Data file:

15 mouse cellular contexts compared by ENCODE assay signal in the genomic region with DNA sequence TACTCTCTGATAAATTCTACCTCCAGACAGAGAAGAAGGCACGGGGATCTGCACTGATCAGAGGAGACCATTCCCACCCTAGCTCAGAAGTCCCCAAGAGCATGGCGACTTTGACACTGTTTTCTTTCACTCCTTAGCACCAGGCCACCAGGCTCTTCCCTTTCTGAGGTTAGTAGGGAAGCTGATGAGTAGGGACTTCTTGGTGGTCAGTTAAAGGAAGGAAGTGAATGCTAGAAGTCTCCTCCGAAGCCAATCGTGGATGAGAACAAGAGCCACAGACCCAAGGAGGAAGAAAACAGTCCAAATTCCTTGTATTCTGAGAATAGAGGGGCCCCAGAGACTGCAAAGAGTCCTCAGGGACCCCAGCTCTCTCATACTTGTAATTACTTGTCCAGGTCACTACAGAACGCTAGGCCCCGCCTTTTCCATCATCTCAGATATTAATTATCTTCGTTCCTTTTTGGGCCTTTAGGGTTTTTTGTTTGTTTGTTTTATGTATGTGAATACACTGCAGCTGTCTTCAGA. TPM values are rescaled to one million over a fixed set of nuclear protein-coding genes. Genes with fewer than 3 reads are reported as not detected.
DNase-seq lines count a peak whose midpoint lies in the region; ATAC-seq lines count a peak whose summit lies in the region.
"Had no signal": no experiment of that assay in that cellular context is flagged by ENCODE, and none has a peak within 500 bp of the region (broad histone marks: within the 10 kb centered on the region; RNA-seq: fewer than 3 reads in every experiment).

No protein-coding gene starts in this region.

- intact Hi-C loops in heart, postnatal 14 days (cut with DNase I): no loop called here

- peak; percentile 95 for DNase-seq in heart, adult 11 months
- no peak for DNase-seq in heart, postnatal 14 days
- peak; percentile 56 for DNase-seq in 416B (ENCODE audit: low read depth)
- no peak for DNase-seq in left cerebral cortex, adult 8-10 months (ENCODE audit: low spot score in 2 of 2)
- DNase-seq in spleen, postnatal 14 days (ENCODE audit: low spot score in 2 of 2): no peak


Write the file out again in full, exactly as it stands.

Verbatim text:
15 mouse cellular contexts compared by ENCODE assay signal in the genomic region with DNA sequence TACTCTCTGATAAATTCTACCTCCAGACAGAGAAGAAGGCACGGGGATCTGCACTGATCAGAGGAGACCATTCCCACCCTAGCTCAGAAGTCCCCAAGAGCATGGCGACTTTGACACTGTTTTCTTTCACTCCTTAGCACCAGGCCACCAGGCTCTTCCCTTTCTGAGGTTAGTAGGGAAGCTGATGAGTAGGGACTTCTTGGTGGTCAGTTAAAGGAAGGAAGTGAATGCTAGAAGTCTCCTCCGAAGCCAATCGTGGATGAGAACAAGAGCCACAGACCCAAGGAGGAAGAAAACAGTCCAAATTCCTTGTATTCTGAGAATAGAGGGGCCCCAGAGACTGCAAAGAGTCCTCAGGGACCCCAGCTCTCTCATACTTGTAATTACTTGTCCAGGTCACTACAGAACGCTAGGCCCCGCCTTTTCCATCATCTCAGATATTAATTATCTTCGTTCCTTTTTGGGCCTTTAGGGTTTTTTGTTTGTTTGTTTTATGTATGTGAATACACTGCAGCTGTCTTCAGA. TPM values are rescaled to one million over a fixed set of nuclear protein-coding genes. Genes with fewer than 3 reads are reported as not detected.
DNase-seq lines count a peak whose midpoint lies in the region; ATAC-seq lines count a peak whose summit lies in the region.
"Had no signal": no experiment of that assay in that cellular context is flagged by ENCODE, and none has a peak within 500 bp of the region (broad histone marks: within the 10 kb centered on the region; RNA-seq: fewer than 3 reads in every experiment).

No protein-coding gene starts in this region.

- intact Hi-C loops in heart, postnatal 14 days (cut with DNase I): no loop called here

- peak; percentile 95 for DNase-seq in heart, adult 11 months
- no peak for DNase-seq in heart, postnatal 14 days
- peak; percentile 56 for DNase-seq in 416B (ENCODE audit: low read depth)
- no peak for DNase-seq in left cerebral cortex, adult 8-10 months (ENCODE audit: low spot score in 2 of 2)
- DNase-seq in spleen, postnatal 14 days (ENCODE audit: low spot score in 2 of 2): no peak